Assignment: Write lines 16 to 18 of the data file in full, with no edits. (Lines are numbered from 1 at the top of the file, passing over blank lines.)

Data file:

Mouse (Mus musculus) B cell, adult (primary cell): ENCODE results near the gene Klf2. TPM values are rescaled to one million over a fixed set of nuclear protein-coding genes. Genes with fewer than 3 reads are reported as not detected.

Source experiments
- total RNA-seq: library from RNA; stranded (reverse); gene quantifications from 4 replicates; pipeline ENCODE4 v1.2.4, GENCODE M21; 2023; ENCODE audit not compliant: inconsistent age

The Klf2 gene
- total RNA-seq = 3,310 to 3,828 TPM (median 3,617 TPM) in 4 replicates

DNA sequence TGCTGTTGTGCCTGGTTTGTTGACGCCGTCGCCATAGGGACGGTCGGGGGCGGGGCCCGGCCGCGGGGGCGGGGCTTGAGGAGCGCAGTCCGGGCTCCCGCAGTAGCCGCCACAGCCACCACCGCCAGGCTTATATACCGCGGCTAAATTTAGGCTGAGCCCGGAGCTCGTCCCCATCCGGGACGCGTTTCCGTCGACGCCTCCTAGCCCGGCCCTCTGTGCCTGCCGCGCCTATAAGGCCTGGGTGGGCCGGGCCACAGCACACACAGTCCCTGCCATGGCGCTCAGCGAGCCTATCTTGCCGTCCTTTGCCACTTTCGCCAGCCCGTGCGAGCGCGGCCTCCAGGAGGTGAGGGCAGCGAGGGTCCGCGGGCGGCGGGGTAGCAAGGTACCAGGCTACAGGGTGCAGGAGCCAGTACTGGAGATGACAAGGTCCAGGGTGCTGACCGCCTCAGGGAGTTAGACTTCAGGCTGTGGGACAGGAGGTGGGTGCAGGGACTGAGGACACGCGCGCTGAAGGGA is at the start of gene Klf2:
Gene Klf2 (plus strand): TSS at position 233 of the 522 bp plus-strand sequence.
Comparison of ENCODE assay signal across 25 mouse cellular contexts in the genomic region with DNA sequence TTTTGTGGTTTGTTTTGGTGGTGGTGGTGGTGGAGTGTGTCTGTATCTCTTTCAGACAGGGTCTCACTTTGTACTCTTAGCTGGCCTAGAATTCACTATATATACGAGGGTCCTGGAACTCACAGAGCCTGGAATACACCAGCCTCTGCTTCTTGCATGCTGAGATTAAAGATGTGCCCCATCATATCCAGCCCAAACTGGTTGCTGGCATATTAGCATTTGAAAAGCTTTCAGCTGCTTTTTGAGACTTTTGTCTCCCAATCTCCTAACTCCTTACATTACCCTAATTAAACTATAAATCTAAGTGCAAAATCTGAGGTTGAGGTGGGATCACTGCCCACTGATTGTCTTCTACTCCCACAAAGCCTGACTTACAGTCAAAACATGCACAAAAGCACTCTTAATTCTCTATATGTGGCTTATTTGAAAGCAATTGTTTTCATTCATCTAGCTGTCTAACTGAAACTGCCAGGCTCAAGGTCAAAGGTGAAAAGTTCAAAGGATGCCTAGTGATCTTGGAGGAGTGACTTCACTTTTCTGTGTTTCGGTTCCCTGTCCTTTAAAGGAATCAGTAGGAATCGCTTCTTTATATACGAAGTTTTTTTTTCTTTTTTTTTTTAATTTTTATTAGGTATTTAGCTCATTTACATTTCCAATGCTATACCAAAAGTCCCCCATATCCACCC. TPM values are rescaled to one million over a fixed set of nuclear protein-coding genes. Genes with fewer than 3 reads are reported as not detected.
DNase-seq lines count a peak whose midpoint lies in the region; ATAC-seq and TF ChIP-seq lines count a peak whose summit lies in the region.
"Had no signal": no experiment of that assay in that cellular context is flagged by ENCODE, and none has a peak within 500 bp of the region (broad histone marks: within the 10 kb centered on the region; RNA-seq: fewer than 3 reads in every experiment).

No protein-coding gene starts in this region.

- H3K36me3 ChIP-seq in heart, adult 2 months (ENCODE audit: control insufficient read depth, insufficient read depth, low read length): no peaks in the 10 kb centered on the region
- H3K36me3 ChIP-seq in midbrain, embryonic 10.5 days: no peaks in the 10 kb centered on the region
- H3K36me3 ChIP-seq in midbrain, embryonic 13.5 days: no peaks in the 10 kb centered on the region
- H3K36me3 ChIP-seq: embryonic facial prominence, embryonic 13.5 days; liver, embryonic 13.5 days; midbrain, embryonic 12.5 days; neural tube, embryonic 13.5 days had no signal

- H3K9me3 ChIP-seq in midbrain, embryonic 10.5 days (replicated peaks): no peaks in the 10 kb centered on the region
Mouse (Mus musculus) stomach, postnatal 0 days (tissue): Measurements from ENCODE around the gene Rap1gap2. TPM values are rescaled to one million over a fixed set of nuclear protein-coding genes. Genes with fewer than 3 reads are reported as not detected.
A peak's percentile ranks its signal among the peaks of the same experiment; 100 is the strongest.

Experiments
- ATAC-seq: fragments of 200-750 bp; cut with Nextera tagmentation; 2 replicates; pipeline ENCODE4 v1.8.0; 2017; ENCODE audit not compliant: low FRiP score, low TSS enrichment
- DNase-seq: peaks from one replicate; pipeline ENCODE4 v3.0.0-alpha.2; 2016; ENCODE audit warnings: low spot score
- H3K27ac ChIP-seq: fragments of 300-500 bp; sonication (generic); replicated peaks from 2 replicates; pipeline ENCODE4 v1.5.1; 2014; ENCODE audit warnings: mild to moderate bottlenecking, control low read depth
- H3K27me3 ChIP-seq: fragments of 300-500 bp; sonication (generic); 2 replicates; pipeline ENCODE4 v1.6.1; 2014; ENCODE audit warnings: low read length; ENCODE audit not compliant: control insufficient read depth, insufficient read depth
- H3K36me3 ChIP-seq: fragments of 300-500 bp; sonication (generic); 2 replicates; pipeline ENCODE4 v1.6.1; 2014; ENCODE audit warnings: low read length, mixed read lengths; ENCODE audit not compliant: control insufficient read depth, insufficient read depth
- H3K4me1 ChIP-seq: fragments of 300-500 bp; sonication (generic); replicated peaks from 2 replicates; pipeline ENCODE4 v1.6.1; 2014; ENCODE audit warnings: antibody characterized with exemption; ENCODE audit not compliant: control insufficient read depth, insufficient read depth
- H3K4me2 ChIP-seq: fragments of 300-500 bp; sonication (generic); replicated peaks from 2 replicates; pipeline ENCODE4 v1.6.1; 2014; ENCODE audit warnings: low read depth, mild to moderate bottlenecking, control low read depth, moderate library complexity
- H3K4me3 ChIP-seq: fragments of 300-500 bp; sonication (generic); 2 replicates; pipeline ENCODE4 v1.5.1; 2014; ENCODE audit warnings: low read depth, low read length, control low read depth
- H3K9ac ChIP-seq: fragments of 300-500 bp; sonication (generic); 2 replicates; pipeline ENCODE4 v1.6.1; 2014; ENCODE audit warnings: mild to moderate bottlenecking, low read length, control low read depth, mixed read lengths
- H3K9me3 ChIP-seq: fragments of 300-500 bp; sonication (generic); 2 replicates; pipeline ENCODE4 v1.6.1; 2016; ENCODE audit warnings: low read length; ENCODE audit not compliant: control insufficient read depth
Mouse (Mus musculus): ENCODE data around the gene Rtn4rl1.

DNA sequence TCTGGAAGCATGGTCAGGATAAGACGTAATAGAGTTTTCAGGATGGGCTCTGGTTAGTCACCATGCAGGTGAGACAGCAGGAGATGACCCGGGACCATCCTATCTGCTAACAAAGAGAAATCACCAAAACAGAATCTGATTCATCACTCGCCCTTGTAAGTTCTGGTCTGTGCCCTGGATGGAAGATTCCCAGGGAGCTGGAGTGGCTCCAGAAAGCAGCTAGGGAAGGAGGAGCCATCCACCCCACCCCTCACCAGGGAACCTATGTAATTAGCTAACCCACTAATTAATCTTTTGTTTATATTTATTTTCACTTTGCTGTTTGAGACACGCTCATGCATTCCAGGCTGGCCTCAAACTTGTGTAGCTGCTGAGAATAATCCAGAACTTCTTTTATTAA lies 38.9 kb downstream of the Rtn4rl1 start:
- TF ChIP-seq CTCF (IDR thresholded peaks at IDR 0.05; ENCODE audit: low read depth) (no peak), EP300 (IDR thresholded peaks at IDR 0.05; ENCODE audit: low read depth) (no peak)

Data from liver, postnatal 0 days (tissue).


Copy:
- H3K9me3 ChIP-seq in midbrain, embryonic 10.5 days (replicated peaks): no peaks in the 10 kb centered on the region
Mouse (Mus musculus) stomach, postnatal 0 days (tissue): Measurements from ENCODE around the gene Rap1gap2. TPM values are rescaled to one million over a fixed set of nuclear protein-coding genes. Genes with fewer than 3 reads are reported as not detected.
A peak's percentile ranks its signal among the peaks of the same experiment; 100 is the strongest.